Real property assets acquired or built by the Department of Public Works before and after Confederation attest to the close relationship between the built environment and the socio-economic success of Canada. Between 1867 and 1881, post offices, customs houses, penitentiaries, armouries and immigration ports were constructed, laying the foundation for government programs for the next century. Similarly, federal infrastructure, invoking images of the utilities, bridges, dams, roads and other early symbols of engineering achievements, “changed the face of Canada and helped to propel the country into a new era of prosperity and opportunity.”Footnote 2 For example, federal investments in the transcontinental railway supported western development and economic prosperity, while investments in water and wastewater treatment systems combatted disease and promoted public health. The real property portfolio grew exponentially between 1953 and 1967. During this period, changes to the role and breadth of government programs, including federal developments in northern Canada, penitentiary system reform, the bolstering of Royal Canadian Mounted Police facilities, and the construction of new research laboratories, spurred growth within the federal public service and drove the expansion of the fixed asset portfolio.
The federal government’s real estate is still the foundation upon which the provision of federal public services rests. Therefore, it is important to understand how the relationship between real property, evolving government priorities and specific departmental requirements manifests, especially in a context where the landscape of work and the provision of government services are changing significantly due to digital disruption as well as socio-economic and environmental conditions. The management of the federal real property portfolio is currently distributed across 16 departments, 11 agencies and 38 Crown corporations. Deputy heads of custodial organizationsFootnote 3 are accountable for their respective portfolio and must adhere to the legislation and policy frameworks that govern the management of federal real property, such as the Financial Administration Act, the Federal Real Property and Federal Immovables Act, the Treasury Board Policy on the Planning and Management of Investments, and the Treasury Board Policy on Management of Real Property.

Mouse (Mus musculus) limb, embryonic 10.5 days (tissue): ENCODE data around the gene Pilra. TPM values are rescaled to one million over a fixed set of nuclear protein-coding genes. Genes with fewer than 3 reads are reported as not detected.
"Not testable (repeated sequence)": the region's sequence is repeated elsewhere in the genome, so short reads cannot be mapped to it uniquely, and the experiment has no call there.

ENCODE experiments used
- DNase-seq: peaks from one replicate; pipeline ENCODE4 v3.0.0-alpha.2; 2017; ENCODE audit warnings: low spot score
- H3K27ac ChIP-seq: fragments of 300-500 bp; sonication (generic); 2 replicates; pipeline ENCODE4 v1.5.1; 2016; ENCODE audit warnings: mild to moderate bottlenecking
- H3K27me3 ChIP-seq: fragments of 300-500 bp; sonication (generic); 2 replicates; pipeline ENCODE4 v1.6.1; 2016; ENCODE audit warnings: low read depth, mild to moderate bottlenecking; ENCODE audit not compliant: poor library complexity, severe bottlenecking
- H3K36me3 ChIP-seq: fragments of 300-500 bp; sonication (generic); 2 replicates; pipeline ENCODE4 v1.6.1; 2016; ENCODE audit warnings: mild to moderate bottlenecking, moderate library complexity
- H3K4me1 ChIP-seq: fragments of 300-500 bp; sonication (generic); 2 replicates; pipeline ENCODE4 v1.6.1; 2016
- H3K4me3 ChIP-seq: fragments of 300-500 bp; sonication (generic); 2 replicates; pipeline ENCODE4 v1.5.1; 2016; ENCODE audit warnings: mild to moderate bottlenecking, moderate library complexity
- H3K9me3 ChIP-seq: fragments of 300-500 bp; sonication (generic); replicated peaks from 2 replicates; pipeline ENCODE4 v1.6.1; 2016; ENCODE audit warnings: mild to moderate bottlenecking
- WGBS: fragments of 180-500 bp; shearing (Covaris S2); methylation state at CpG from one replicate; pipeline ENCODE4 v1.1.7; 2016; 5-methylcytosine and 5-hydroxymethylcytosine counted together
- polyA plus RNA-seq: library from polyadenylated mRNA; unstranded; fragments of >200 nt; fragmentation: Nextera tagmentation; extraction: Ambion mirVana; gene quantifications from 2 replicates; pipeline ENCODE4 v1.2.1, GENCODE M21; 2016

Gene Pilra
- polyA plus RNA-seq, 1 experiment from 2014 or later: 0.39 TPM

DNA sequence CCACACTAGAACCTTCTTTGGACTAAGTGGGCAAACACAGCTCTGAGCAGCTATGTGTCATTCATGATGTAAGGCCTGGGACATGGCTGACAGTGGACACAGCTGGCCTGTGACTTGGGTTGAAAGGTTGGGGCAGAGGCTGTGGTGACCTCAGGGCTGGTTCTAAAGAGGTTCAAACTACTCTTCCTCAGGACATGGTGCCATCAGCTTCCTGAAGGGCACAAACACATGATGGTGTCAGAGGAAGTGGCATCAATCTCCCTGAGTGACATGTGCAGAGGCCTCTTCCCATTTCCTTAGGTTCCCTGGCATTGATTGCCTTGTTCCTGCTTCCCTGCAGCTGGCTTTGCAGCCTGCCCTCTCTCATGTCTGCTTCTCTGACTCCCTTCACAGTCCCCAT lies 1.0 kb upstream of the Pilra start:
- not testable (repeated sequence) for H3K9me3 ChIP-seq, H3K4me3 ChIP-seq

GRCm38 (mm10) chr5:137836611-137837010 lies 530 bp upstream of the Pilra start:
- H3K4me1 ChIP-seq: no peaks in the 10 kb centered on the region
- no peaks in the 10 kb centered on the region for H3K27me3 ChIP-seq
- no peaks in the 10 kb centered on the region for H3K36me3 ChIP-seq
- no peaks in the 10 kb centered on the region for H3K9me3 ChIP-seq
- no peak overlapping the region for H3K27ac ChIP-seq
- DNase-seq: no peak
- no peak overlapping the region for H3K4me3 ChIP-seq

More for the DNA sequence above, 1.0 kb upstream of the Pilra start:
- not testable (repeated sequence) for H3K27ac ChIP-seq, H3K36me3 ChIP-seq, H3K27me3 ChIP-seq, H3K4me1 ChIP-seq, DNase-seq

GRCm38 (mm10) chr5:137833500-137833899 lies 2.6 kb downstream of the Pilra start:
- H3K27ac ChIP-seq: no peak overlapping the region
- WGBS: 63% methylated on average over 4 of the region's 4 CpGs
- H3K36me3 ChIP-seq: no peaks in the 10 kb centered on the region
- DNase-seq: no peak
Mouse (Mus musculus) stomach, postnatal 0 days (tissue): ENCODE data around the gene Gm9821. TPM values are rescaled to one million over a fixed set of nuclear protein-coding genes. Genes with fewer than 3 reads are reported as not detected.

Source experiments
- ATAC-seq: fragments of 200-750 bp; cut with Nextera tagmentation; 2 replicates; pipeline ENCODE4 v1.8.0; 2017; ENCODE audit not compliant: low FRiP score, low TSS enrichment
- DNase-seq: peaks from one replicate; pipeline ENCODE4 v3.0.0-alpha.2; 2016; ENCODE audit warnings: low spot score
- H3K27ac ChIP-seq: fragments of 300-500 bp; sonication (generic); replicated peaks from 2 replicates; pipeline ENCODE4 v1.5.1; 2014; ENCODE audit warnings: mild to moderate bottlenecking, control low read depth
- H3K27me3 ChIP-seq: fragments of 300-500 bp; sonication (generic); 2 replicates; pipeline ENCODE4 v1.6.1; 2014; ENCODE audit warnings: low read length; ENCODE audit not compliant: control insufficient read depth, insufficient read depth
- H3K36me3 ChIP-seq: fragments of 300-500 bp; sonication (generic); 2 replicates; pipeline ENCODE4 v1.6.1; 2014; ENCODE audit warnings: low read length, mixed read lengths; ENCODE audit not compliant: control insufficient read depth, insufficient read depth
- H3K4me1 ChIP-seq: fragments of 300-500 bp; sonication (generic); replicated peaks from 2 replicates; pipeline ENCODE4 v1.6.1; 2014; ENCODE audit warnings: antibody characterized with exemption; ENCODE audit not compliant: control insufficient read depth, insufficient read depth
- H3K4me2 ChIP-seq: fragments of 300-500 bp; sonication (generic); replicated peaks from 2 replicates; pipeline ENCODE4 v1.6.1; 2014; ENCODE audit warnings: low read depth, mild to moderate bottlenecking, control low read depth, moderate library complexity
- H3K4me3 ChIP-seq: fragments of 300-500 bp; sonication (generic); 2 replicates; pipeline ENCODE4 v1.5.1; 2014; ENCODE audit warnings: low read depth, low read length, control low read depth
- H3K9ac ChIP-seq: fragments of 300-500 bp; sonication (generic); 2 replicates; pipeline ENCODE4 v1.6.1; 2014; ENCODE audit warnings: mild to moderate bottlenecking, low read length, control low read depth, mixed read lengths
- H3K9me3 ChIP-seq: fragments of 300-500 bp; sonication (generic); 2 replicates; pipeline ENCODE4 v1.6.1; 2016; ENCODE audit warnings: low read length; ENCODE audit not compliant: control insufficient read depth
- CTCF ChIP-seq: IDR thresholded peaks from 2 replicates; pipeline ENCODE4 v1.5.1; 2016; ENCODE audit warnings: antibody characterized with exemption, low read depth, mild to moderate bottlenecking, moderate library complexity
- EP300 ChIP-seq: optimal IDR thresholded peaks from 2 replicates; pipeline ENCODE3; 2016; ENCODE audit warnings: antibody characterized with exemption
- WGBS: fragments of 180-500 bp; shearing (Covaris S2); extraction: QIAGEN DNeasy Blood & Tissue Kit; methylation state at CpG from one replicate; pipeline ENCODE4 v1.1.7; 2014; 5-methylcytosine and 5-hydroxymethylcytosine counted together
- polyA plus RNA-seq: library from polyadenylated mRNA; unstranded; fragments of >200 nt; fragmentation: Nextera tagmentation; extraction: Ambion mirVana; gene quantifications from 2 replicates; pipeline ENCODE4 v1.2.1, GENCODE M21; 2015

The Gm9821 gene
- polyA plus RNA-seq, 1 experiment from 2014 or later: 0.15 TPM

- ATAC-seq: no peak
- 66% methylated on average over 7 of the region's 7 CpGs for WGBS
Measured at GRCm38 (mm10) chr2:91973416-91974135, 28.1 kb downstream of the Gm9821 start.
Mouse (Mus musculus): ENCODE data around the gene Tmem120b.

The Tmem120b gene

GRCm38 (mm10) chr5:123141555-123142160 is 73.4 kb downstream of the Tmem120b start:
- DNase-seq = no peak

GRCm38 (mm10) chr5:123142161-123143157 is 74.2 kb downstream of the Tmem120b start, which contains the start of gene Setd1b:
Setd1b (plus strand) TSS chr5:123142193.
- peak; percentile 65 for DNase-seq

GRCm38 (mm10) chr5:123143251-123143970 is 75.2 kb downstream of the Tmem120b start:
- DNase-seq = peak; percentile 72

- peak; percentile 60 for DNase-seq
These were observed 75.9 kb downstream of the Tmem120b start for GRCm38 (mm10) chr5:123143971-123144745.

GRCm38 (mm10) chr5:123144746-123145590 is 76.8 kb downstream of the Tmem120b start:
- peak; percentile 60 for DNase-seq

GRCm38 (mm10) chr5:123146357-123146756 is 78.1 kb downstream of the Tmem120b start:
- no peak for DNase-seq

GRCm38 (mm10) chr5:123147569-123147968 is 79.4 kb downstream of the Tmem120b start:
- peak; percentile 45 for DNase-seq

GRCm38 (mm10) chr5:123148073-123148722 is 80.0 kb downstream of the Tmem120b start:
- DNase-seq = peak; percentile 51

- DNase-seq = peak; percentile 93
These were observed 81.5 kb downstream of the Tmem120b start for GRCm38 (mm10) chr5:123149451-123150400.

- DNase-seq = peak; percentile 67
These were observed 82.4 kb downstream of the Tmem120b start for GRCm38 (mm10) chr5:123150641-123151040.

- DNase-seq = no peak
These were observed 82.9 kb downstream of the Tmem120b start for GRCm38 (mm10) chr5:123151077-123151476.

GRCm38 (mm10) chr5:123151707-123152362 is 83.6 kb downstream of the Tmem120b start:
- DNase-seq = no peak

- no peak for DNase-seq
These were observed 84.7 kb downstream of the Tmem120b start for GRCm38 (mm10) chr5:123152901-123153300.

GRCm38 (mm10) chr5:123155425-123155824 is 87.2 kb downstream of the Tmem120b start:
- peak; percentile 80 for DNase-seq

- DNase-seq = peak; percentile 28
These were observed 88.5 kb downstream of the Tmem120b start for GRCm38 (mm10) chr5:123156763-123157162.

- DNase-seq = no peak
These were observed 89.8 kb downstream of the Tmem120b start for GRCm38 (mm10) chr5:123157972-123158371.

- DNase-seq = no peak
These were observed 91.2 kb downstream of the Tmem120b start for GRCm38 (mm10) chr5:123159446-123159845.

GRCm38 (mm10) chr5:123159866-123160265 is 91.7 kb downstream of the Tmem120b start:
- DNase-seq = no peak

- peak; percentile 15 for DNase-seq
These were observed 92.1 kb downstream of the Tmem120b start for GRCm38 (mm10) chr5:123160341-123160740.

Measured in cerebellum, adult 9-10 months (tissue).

Over the years, several reviews have been conducted on the delivery of government programs and the management of federal assets; however, a comprehensive review of real property management has not been undertaken in over 35 years. In 1960, the Royal Commission on Government Organization (also known as Glassco Commission) investigated the structure and methods of operation by federal government departments. Identifying real property as a critical input to program delivery, the Glassco Commission recommended changes to real property management to improve efficiencies.Footnote 4 The 1984 Auditor General’s Report to the House of Commons examined several government-wide activities, including real property. This report identified a “lack of concern with economy and efficiency” in the management of federal fixed assets, which was evidenced by the “failure to manage real property in a way that recognizes its value; failure to comply with policies [as well as] install and use effective monitoring and control systems.”Footnote 5
In 1985, the Ministerial Task Force on Program Review produced a report titled Management of Government: Real Property (known as the Nielsen Report). The recommendations of this report led to the establishment of the real property management model that is still in place today. The Nielsen Report confirmed the decentralized custody model that was in place and recommended the establishment of the Bureau of Real Property Management at the Treasury Board of Canada Secretariat (the Secretariat) to provide central leadership, coordination and oversight functions. The Nielsen Report also recommended the transfer of responsibilities related to the management of general-purpose space (that is, office accommodation) and the provision of real property common services (that is, maintenance, architectural and engineering contracting services) to Public Works Canada.Footnote 6